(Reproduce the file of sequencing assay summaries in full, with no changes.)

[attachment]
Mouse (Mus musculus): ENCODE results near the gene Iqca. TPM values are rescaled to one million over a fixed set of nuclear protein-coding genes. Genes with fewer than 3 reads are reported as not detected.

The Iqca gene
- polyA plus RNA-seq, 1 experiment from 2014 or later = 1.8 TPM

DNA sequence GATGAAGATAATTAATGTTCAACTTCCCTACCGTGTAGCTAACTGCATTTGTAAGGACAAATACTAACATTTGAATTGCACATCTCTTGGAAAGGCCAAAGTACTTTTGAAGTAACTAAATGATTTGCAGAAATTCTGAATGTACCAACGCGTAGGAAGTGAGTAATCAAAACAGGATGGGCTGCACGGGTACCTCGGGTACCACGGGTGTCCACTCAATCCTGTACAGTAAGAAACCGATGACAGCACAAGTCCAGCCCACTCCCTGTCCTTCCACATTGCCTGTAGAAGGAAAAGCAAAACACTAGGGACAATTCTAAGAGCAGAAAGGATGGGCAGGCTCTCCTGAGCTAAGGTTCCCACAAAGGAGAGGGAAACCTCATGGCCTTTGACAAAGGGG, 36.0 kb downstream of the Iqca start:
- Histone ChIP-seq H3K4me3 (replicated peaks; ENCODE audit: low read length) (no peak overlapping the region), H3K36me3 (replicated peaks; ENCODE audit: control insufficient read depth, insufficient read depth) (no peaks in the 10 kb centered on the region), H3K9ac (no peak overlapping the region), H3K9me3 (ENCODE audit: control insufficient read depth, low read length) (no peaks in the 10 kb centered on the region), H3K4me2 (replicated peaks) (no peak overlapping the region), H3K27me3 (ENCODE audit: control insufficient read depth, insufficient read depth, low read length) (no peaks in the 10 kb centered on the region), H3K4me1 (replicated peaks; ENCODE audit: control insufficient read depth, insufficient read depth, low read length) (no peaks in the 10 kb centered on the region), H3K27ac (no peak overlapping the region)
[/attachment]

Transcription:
Mouse (Mus musculus): ENCODE results near the gene Iqca. TPM values are rescaled to one million over a fixed set of nuclear protein-coding genes. Genes with fewer than 3 reads are reported as not detected.

The Iqca gene
- polyA plus RNA-seq, 1 experiment from 2014 or later = 1.8 TPM

DNA sequence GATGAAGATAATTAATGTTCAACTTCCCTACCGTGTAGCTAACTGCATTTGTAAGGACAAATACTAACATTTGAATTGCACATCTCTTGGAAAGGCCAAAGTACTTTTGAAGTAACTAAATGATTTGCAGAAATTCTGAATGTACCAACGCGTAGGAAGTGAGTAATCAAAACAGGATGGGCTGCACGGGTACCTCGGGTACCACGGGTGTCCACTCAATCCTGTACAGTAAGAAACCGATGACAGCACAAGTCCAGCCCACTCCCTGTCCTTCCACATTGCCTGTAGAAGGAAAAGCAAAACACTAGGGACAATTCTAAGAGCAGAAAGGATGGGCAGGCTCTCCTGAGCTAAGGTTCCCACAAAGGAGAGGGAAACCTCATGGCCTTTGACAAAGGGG, 36.0 kb downstream of the Iqca start:
- Histone ChIP-seq H3K4me3 (replicated peaks; ENCODE audit: low read length) (no peak overlapping the region), H3K36me3 (replicated peaks; ENCODE audit: control insufficient read depth, insufficient read depth) (no peaks in the 10 kb centered on the region), H3K9ac (no peak overlapping the region), H3K9me3 (ENCODE audit: control insufficient read depth, low read length) (no peaks in the 10 kb centered on the region), H3K4me2 (replicated peaks) (no peak overlapping the region), H3K27me3 (ENCODE audit: control insufficient read depth, insufficient read depth, low read length) (no peaks in the 10 kb centered on the region), H3K4me1 (replicated peaks; ENCODE audit: control insufficient read depth, insufficient read depth, low read length) (no peaks in the 10 kb centered on the region), H3K27ac (no peak overlapping the region)